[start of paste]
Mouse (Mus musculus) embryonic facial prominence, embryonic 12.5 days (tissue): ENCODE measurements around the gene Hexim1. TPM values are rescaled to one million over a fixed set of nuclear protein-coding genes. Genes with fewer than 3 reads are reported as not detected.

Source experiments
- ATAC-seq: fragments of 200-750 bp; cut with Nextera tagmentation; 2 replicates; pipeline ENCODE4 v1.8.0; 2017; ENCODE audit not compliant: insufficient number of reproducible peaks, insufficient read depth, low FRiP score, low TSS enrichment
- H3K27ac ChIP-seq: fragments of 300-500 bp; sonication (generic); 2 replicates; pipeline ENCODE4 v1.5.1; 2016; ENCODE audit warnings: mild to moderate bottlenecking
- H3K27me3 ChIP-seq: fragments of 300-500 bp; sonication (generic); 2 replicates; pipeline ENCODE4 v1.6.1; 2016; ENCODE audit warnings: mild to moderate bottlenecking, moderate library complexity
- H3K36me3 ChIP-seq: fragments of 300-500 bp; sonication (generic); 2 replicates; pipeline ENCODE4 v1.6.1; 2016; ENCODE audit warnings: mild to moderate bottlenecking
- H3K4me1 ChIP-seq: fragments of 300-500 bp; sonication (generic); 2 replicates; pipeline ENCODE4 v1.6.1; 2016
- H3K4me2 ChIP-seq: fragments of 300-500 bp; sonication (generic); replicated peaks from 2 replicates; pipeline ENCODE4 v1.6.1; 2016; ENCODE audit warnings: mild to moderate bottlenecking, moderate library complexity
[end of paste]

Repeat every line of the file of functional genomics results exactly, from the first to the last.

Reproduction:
Mouse (Mus musculus) embryonic facial prominence, embryonic 12.5 days (tissue): ENCODE measurements around the gene Hexim1. TPM values are rescaled to one million over a fixed set of nuclear protein-coding genes. Genes with fewer than 3 reads are reported as not detected.

Source experiments
- ATAC-seq: fragments of 200-750 bp; cut with Nextera tagmentation; 2 replicates; pipeline ENCODE4 v1.8.0; 2017; ENCODE audit not compliant: insufficient number of reproducible peaks, insufficient read depth, low FRiP score, low TSS enrichment
- H3K27ac ChIP-seq: fragments of 300-500 bp; sonication (generic); 2 replicates; pipeline ENCODE4 v1.5.1; 2016; ENCODE audit warnings: mild to moderate bottlenecking
- H3K27me3 ChIP-seq: fragments of 300-500 bp; sonication (generic); 2 replicates; pipeline ENCODE4 v1.6.1; 2016; ENCODE audit warnings: mild to moderate bottlenecking, moderate library complexity
- H3K36me3 ChIP-seq: fragments of 300-500 bp; sonication (generic); 2 replicates; pipeline ENCODE4 v1.6.1; 2016; ENCODE audit warnings: mild to moderate bottlenecking
- H3K4me1 ChIP-seq: fragments of 300-500 bp; sonication (generic); 2 replicates; pipeline ENCODE4 v1.6.1; 2016
- H3K4me2 ChIP-seq: fragments of 300-500 bp; sonication (generic); replicated peaks from 2 replicates; pipeline ENCODE4 v1.6.1; 2016; ENCODE audit warnings: mild to moderate bottlenecking, moderate library complexity